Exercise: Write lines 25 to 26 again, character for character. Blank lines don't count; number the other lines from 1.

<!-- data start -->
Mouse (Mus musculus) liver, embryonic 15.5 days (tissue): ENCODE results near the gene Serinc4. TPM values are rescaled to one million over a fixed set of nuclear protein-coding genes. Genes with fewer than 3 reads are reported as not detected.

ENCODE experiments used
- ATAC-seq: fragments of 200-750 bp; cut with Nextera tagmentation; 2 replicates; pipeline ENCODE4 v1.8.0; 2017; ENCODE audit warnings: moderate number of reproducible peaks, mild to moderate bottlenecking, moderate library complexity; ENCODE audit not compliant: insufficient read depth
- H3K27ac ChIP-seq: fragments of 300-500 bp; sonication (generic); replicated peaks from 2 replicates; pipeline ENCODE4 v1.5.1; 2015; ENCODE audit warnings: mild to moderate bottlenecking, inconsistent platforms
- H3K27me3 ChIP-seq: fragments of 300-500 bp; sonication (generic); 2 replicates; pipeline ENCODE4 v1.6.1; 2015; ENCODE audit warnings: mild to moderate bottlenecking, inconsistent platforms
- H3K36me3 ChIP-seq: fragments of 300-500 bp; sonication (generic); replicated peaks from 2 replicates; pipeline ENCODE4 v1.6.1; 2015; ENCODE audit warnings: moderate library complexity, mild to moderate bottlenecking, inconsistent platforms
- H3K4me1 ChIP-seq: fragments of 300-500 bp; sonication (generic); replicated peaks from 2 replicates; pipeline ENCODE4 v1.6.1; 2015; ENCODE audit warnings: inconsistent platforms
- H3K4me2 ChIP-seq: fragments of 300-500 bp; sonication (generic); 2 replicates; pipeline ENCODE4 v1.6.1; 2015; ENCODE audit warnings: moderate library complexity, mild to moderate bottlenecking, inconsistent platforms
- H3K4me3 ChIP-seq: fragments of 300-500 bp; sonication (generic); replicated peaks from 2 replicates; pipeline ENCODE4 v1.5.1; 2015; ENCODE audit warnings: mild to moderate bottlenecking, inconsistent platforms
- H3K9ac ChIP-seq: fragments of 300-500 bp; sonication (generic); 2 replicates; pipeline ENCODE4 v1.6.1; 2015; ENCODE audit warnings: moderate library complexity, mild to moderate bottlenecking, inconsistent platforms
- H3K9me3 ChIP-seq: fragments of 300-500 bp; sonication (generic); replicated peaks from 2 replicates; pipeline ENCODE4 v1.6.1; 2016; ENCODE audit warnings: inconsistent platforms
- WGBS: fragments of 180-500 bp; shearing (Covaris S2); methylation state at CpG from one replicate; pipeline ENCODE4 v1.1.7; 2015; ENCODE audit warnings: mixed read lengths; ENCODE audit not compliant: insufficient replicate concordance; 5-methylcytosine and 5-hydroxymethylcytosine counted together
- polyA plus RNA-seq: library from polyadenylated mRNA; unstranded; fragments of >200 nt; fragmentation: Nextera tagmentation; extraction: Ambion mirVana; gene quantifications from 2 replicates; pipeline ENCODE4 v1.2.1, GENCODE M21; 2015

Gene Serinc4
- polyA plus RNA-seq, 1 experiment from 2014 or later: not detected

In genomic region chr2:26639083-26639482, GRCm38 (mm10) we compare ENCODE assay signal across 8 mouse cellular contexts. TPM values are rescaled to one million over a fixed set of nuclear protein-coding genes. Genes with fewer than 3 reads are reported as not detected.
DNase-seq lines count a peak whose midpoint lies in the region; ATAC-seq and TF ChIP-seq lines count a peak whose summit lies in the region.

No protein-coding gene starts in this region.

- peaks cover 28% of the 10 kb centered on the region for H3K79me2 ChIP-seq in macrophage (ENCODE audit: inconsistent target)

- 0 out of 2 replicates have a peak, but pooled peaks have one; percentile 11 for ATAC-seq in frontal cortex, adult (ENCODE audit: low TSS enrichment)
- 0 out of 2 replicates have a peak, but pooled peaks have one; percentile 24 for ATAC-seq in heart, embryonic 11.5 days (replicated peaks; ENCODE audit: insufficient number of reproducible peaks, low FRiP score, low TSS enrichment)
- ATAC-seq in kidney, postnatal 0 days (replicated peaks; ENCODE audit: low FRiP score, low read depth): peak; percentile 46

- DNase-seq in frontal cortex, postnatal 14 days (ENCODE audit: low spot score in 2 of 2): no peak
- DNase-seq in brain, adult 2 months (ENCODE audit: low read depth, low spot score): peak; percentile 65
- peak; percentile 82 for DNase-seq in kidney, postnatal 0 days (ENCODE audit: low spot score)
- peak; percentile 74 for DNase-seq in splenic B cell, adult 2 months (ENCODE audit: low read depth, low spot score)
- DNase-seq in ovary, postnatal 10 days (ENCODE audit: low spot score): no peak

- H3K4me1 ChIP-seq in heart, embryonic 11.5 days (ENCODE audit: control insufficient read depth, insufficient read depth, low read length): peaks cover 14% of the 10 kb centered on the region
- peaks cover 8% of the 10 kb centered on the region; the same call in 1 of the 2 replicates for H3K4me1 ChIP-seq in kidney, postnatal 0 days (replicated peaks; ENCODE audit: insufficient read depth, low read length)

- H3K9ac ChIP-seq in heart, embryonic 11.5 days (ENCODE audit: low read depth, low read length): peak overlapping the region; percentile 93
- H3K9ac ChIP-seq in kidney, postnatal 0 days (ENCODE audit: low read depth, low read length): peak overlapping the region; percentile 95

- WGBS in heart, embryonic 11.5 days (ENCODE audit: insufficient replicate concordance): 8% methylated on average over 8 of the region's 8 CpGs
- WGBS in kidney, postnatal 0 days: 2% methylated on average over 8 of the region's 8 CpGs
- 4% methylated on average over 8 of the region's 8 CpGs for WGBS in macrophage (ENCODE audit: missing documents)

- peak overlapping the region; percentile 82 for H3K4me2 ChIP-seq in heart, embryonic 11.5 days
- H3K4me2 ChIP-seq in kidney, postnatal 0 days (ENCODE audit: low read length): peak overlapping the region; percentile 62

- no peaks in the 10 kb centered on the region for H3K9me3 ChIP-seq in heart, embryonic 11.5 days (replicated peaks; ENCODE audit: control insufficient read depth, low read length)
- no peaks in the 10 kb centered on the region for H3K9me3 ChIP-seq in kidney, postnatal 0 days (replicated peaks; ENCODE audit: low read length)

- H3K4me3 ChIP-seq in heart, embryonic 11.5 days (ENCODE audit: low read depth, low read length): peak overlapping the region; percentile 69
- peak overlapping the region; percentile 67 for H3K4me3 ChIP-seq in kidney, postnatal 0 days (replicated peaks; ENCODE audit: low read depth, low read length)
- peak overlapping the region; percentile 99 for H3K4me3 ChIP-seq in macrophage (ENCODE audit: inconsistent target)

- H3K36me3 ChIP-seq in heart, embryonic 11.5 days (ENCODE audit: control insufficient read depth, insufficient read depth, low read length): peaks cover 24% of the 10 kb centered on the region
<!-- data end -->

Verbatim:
- peak; percentile 82 for DNase-seq in kidney, postnatal 0 days (ENCODE audit: low spot score)
- peak; percentile 74 for DNase-seq in splenic B cell, adult 2 months (ENCODE audit: low read depth, low spot score)